The Whitley County Health Department announced the county’s 15th COVID–19 related death on Thursday.
Details on the individual were not available.
This is the first such death in Whitley County since Nov. 5 when two deaths were reported.
Officials announced 11 new COVID-19 cases on Wednesday and 21 on Thursday, bringing the county’s total to 1,081.
There are 153 active cases in Whitley County, of which, five are hospitalized.
With the new cases, Whitley County’s COVID–19 incidence rate is at 41.8, placing it in the red zone.
The Knox County Health Department announced a total of 21 new COVID–19 cases between Wednesday and Thursday, bringing the county’s total to 1,026.
The newest cases include one child, though details of the child were not released.
There are currently 194 active cases in Knox County.
With the new cases, Knox County’s COVID–19 incidence rate is 28.4, placing it in the red zone.
The Laurel County Health Department announced a total of 77 new COVID–19 cases between Wednesday and Thursday, bringing the county’s total to 1,925.
There are currently 608 active cases in Whitley County, of which 32 are hospitalized.
With the newest cases, Laurel County’s COVID–19 incidence rate is 48.6, placing it in the red zone.
The Bell County Health Department announced five new COVID–19 cases on Wednesday, and six on Thursday, bringing the county’s total to 1,028.
Officials stated that are 177 active cases, of which, eight are currently hospitalized.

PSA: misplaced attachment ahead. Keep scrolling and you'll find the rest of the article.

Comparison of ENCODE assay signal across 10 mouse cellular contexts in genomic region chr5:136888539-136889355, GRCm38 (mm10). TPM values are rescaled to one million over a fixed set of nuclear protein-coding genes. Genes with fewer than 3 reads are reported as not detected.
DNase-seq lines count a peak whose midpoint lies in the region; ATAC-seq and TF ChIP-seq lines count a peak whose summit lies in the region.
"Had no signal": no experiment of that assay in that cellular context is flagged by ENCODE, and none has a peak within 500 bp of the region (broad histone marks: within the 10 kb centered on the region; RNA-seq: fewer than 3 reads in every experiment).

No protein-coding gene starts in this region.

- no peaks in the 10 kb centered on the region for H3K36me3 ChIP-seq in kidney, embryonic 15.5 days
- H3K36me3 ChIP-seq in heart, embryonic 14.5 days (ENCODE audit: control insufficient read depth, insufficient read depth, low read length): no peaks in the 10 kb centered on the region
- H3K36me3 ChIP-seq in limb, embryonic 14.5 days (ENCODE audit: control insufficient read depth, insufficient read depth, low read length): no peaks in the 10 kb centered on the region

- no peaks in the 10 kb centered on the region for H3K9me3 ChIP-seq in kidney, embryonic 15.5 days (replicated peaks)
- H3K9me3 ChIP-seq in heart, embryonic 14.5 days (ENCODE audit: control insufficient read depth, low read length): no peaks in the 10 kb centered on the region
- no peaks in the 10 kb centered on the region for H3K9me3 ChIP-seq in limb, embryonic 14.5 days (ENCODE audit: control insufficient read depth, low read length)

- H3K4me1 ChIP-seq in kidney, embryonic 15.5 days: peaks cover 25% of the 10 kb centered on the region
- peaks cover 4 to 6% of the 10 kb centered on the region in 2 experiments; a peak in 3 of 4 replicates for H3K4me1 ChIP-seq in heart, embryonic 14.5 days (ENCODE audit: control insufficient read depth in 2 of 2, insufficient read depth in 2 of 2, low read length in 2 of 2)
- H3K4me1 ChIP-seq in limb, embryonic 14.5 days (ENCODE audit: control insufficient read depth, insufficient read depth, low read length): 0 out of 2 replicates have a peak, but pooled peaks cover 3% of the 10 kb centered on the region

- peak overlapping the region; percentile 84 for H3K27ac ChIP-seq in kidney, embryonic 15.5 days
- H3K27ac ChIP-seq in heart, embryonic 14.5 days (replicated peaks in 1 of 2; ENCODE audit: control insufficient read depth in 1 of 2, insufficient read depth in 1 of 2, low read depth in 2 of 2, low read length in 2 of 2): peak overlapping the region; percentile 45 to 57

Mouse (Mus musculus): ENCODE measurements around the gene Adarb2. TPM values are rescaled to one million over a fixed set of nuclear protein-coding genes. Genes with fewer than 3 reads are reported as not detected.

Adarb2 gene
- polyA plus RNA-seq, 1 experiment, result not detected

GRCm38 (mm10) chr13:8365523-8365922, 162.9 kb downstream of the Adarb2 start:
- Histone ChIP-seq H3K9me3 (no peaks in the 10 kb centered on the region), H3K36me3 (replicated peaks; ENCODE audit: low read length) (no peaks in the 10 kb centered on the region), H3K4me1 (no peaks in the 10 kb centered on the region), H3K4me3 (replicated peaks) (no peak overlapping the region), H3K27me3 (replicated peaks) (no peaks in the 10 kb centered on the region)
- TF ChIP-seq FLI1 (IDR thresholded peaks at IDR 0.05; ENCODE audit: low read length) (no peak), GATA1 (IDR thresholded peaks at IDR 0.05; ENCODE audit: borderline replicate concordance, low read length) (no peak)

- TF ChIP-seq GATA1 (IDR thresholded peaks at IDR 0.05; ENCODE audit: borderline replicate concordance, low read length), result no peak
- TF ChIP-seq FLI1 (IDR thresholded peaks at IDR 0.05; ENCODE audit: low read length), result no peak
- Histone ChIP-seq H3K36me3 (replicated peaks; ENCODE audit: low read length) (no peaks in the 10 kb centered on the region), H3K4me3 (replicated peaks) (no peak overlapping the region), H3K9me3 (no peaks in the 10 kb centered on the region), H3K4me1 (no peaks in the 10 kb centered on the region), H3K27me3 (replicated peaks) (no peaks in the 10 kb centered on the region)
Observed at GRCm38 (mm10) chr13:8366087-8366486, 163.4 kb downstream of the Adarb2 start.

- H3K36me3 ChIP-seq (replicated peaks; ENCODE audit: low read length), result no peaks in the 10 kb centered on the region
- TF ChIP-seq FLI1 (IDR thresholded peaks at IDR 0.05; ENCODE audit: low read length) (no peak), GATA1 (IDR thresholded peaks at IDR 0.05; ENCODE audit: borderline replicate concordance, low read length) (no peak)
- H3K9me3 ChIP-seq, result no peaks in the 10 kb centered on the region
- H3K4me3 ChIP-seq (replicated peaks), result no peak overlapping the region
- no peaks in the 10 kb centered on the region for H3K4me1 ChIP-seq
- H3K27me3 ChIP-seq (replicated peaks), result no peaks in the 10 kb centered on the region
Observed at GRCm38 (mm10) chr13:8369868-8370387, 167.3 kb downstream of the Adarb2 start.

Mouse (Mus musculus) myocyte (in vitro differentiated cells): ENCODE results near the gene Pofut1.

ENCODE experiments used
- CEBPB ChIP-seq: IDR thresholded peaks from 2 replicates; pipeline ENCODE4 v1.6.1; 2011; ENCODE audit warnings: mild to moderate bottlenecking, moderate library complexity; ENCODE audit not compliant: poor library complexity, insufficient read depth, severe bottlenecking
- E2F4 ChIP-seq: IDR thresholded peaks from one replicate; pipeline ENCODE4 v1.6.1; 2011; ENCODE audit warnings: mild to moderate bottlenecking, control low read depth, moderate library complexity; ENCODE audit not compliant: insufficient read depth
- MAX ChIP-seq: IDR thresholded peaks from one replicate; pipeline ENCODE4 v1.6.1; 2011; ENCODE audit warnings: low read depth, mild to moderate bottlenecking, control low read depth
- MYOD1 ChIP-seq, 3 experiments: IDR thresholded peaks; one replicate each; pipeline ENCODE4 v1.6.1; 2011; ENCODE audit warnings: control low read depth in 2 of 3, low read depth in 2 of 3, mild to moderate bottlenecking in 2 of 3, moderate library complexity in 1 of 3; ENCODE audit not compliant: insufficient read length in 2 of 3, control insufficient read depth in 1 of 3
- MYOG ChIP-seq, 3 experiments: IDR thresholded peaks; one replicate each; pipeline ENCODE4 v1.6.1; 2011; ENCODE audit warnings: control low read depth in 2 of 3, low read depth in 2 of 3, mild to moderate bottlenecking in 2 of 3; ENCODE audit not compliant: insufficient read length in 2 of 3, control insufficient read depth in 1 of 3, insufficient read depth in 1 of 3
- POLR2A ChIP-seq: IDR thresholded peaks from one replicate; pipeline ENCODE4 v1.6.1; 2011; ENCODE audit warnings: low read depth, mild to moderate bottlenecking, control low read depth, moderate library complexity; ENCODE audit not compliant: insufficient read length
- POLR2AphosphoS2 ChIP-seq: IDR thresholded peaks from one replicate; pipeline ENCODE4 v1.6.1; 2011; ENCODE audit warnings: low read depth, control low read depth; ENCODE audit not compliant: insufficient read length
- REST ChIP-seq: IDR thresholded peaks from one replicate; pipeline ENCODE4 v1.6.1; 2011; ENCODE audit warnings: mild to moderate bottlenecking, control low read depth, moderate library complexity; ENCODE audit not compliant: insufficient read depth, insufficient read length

Two of the active cases are from long-term-care facilities, while three others are at the Bell County Forestry Camp.
With the additional cases, Bell County’s COVID–19 incidence rate is at 94.4, placing it in the red zone.
It is the second highest incidence rate among Kentucky’s 120 counties, with only Monroe County at 194.5 being higher.
Gov. Andy Beshear announced 2,342 new COVID–19 cases on Thursday, bringing the state’s total to 129,680.
Beshear announced 18 additional deaths, bringing the state’s death toll to 1,622.
There are currently 1,311 Kentuckians hospitalized because of COVID–19, of which, 299 are in intensive care.
Beshear also announced Thursday that 94 counties are currently in the COVID–19 incidence rate red zone.
Of the remaining counties, all are orange zone, with the exception of Nicholas County, which is in the yellow zone.
Beshear noted that with Franklin County now in the red zone, the state, which is the county’s largest employer, would be following the state redzone guidelines.
All state employees at offices in Franklin County that are able to do so, will be working from home where possible.
Beshear emphasized that employees needed to keep essential offices open, would continue to do so.
We are going to live up to what we’re asking other people to do,” Beshear said.